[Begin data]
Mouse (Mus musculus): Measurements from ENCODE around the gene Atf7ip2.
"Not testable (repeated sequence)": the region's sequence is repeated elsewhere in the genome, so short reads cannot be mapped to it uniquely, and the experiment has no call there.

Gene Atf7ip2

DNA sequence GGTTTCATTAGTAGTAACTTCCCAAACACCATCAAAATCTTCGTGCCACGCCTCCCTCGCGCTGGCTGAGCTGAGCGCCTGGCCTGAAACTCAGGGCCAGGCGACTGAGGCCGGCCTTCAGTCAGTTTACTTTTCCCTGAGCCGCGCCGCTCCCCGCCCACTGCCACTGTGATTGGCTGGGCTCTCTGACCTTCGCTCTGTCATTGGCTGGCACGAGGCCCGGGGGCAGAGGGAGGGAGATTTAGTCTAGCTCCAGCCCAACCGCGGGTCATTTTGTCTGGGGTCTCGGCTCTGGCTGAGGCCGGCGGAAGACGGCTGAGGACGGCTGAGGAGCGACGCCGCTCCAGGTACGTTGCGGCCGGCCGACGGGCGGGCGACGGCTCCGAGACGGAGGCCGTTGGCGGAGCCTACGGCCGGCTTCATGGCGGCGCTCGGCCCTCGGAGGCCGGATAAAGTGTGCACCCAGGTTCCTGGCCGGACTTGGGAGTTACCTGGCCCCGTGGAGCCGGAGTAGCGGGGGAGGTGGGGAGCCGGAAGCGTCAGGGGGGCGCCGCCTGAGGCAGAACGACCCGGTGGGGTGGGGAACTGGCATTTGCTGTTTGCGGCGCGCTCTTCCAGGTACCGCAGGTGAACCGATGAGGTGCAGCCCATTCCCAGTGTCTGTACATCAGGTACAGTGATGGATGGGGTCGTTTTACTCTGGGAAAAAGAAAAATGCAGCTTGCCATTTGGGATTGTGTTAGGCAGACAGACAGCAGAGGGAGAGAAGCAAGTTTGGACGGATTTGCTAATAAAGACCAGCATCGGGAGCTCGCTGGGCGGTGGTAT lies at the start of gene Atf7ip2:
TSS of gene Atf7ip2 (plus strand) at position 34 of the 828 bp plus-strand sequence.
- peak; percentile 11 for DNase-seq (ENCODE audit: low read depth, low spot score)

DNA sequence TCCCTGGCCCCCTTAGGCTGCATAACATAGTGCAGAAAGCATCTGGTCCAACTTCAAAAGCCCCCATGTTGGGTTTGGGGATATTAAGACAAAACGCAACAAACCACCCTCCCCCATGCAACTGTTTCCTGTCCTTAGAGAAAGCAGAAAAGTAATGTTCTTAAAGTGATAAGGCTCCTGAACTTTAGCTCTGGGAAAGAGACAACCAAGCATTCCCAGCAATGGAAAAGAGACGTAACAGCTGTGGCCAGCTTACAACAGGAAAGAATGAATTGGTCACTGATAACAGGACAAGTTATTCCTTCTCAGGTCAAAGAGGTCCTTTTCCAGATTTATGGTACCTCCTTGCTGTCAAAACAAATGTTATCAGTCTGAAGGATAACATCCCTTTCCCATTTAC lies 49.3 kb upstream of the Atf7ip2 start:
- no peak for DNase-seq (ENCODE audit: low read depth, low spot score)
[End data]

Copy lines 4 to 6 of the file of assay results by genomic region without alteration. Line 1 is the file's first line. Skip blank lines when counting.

DNA sequence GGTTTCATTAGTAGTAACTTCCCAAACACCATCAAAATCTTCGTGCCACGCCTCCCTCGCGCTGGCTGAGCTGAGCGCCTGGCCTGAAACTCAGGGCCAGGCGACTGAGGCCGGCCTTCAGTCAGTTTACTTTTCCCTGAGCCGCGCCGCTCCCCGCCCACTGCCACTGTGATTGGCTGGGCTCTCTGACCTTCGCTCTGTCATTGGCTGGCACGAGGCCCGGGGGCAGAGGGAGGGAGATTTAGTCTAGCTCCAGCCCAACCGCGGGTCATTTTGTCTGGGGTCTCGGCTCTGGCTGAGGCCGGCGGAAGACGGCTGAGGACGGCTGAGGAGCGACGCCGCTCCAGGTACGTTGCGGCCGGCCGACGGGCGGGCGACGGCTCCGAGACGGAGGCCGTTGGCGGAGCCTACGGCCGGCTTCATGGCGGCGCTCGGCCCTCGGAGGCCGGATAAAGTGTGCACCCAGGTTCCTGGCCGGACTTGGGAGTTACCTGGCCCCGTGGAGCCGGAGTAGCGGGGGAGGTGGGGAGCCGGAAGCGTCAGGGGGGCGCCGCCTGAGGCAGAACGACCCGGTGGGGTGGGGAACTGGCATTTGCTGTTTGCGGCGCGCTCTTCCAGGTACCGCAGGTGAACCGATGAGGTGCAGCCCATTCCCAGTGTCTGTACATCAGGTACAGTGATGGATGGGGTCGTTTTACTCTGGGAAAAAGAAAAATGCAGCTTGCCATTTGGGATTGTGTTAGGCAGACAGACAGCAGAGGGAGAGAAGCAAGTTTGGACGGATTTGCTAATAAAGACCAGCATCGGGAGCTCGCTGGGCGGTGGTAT lies at the start of gene Atf7ip2:
TSS of gene Atf7ip2 (plus strand) at position 34 of the 828 bp plus-strand sequence.
- peak; percentile 11 for DNase-seq (ENCODE audit: low read depth, low spot score)